Shaughnessy Village

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Shaughnessy Village
Neighbourhood of Montreal
Apartment buildings in the Shaughnessy Village
Apartment buildings in the Shaughnessy Village
Shaughnessy Village is located in Montreal
Shaughnessy Village
Shaughnessy Village
Location of Shaughnessy Village in Montreal
Coordinates: 45°29′34″N 73°34′49″W / 45.492814°N 73.58041°W / 45.492814; -73.58041Coordinates: 45°29′34″N 73°34′49″W / 45.492814°N 73.58041°W / 45.492814; -73.58041
Country Canada
Province Quebec
City Montreal
Borough Ville-Marie
Population (2006)[1]
 • Total 13,000 (Decrease 2.2%)

Shaughnessy Village is a neighbourhood of Montreal, Quebec, Canada, located on the western side of the Ville-Marie borough. It is bounded by Guy Street to the east, Atwater Street to the west, Sherbrooke Street to the north, and René Lévesque Boulevard and the Ville-Marie Expressway to the south.

This neighbourhood is the most densely populated area of Quebec, due to the large number of high-rise apartment towers built in the 1960s and 1970s.[2] The area is characterized by high-density residential housing and small-businesses, typically owned and operated by immigrants living in the neighbourhood, concentrated at its core, with stately Victorian grey-stone row houses and beaux-arts styled apartment blocks at the edges of the neighbourhood. It is a primarily institutional neighbourhood, with a university, junior college, seminary, hospital and architecture museum among many private schools, colleges and technical schools.

In 1981, local citizens named the neighourhood after Shaughnessy House, built in 1874 for Thomas Shaughnessy, president of the Canadian Pacific Railway.[1] The house was declared a National Historic Site of Canada in 1974, and is now part of the Canadian Centre for Architecture.[3]

Other notable landmarks in the area include the Montreal Forum and Montreal Children's Hospital on Atwater Avenue, Le Faubourg Sainte-Catherine shopping mall and Cabot Square.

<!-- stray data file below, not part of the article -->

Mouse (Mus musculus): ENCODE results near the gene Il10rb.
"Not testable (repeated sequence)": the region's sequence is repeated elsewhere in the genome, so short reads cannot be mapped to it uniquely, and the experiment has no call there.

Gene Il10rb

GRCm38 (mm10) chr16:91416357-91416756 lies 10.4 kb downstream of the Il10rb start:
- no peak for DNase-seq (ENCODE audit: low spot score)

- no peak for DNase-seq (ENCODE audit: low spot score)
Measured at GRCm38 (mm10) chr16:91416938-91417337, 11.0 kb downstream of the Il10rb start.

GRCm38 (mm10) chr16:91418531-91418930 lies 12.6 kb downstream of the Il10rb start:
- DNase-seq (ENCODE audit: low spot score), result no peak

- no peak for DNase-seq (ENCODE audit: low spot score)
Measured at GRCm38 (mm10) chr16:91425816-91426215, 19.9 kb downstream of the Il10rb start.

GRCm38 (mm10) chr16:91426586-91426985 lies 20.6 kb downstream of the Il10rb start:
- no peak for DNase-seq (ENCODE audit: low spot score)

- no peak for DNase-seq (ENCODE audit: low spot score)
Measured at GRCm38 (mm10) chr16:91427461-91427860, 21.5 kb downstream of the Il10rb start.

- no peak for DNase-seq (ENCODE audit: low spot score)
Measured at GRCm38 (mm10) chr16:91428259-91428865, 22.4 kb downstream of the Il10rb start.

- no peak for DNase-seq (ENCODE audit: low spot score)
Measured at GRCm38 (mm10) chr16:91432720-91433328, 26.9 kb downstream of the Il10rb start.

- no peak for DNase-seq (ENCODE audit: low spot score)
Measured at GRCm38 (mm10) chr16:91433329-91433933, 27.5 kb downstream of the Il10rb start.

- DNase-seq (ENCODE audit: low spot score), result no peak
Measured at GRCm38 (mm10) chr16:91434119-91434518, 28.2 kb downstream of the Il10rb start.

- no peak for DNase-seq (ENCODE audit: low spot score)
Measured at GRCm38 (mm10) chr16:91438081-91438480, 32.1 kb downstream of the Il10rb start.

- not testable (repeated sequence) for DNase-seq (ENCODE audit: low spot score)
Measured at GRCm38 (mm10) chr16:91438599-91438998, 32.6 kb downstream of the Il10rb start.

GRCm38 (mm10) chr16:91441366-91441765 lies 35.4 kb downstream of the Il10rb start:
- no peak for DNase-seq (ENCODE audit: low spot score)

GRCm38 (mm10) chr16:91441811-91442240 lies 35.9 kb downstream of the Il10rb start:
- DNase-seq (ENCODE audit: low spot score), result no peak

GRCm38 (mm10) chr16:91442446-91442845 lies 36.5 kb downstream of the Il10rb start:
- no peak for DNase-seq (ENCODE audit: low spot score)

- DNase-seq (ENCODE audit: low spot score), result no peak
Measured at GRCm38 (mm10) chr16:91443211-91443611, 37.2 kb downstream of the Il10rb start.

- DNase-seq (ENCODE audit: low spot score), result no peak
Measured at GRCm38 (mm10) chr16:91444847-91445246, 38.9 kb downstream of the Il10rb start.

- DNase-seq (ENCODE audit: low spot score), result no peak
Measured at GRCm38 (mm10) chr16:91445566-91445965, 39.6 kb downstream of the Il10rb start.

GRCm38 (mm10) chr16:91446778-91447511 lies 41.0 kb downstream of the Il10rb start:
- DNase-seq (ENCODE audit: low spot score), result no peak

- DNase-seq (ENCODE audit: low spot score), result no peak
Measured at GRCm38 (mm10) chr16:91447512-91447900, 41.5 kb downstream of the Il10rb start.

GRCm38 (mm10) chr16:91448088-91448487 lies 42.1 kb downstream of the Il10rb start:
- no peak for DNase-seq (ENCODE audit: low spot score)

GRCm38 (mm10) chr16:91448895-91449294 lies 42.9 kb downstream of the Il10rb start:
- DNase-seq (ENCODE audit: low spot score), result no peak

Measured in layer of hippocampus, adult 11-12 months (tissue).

The Canadian Centre for Architecture is located in Shaughnessy Village.

Prior to Expo '67 and the Olympics, this neighbourhood was considered the gay village (mostly for anglophones).[4]

Urban Redevelopment[edit]

Sections of Shaughnessy Village are abandoned, though not to the same extent as the mid-late 1990s. There are several large apartment blocks that sit completely abandoned, in addition to a long row of commercial properties along Saint Catherine Street.[citation needed]

Petty crime is slightly above average in this part of town, and a higher than average level of homelessness given the number of abandoned buildings in which to squat.[citation needed] Public drunkenness and drug usage is one of the more bothersome social pathologies, though the area in which this activity takes place is somewhat limited.[citation needed]

The presence of ever-expanding Concordia University and Dawson College have had a generally positive impact on the quality of life in the area, which has arguably been steadily gentrifying in the last twenty years. The Montreal Children's Hospital will soon vacate its property south of Cabot Square, and several other heritage buildings in the area have had a difficult time weathering the recent economic troubles.[citation needed]

The city of Montreal released a comprehensive city beautification plan in March 2011,[5] but has not acted on it so far. Property prices are relatively low given the proximity to the urban core, and so is somewhat perennially described as an 'up-and-coming neighbourhood'. Recent investments in the area, such as the new tourism institute to occupy the old Victoria Grammar School (1885) and the Seville Condo project may help maintain the momentum of redevelopment.[citation needed]


It is thus one of the more cosmopolitan neighbourhoods in the city, as well as being generally more English-speaking than the rest of Montreal. There is a sizeable population of Chinese-Canadians living in the area, so much so that part of the informally named Concordia Ghetto is also sometimes referred to as New Chinatown. Much like Montreal's main Chinatown, it is pan-Asiatic, rather than uniquely Chinese.

The area is home to numerous small independently owned and operated restaurants, bars, bistros and cafés.

Public Transit[edit]

The neighbourhood is served by two Montreal Metro Green line stations. Guy-Concordia station in the east and Atwater station to the west. Georges Vanier station on the Orange line is just south of Shaughnessy Village in nearby Little Burgundy. The area is also well-served by numerous bus lines terminating at Atwater Station that connect Westmount, Cote-des-Neiges and much of the rest of the urban core. The Claire-Morissette bike path on De Maisonneuve Boulevard cuts through the centre of the neighbourhood and the area is well served by Bixi stations.


External links[edit]